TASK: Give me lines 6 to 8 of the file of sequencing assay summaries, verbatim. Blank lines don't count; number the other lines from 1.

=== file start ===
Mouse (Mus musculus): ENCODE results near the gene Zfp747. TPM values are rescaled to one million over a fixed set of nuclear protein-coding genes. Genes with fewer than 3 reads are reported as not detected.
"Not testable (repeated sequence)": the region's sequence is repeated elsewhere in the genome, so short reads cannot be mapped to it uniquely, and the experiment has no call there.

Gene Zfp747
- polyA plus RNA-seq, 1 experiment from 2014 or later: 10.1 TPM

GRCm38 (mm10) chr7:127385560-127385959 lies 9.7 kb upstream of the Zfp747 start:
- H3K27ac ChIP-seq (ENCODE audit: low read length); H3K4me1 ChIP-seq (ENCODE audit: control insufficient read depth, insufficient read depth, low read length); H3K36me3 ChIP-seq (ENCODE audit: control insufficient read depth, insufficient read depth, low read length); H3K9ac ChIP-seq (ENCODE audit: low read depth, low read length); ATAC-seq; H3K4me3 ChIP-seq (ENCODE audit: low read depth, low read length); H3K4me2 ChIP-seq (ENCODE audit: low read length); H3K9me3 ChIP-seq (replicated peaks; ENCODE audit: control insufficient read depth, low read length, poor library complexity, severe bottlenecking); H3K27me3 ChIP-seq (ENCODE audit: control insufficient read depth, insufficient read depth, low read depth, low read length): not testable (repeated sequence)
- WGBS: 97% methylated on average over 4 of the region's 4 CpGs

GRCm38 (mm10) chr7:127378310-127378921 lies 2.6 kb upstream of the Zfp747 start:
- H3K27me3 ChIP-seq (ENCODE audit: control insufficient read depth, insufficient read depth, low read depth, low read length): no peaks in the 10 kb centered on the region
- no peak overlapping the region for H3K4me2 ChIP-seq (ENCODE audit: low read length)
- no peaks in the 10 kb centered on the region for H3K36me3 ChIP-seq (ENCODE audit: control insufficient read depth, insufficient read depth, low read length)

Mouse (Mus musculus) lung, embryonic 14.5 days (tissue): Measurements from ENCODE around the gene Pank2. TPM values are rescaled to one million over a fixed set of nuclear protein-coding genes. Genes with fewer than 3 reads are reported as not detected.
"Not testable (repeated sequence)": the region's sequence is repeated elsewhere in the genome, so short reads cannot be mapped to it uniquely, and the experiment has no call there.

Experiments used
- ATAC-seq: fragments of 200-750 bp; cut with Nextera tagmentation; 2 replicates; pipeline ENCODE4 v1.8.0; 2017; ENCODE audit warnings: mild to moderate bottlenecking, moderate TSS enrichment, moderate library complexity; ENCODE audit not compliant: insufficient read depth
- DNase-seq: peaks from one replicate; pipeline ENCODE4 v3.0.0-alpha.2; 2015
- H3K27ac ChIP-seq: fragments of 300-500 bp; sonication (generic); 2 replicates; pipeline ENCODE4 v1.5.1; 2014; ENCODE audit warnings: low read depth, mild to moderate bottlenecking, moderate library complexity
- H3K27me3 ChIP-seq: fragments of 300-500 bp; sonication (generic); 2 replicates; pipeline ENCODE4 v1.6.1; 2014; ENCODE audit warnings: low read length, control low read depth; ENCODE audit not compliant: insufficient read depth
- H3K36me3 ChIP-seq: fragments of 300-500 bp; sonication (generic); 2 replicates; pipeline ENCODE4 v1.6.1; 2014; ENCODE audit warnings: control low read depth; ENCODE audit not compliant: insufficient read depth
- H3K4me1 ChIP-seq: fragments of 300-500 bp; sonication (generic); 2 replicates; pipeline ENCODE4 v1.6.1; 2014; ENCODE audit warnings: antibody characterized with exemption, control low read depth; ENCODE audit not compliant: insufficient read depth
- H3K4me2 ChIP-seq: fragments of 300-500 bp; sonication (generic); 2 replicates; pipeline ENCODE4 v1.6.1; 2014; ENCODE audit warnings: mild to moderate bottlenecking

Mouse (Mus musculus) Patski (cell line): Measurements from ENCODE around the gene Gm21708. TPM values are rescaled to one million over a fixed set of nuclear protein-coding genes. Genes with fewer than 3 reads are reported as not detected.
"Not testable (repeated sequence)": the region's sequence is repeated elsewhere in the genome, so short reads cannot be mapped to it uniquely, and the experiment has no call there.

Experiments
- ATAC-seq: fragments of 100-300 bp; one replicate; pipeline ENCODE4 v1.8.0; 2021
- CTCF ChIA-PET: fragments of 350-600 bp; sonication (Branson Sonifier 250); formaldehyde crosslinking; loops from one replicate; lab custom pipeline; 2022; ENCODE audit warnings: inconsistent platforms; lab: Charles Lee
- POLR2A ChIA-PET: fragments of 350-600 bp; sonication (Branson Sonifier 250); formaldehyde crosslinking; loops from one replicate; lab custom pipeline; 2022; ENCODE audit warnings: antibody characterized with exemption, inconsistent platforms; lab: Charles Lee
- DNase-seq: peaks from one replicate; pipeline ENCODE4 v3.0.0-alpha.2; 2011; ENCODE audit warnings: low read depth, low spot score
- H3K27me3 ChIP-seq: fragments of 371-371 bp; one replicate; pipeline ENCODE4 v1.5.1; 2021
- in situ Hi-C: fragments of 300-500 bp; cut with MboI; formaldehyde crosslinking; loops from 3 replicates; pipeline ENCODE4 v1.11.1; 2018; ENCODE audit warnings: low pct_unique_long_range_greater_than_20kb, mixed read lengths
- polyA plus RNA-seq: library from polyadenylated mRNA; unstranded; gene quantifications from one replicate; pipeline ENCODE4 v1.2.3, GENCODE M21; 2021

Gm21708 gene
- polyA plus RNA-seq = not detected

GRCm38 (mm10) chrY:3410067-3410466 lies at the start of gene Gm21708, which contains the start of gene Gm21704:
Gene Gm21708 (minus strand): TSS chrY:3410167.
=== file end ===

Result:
- H3K27ac ChIP-seq (ENCODE audit: low read length); H3K4me1 ChIP-seq (ENCODE audit: control insufficient read depth, insufficient read depth, low read length); H3K36me3 ChIP-seq (ENCODE audit: control insufficient read depth, insufficient read depth, low read length); H3K9ac ChIP-seq (ENCODE audit: low read depth, low read length); ATAC-seq; H3K4me3 ChIP-seq (ENCODE audit: low read depth, low read length); H3K4me2 ChIP-seq (ENCODE audit: low read length); H3K9me3 ChIP-seq (replicated peaks; ENCODE audit: control insufficient read depth, low read length, poor library complexity, severe bottlenecking); H3K27me3 ChIP-seq (ENCODE audit: control insufficient read depth, insufficient read depth, low read depth, low read length): not testable (repeated sequence)
- WGBS: 97% methylated on average over 4 of the region's 4 CpGs

GRCm38 (mm10) chr7:127378310-127378921 lies 2.6 kb upstream of the Zfp747 start: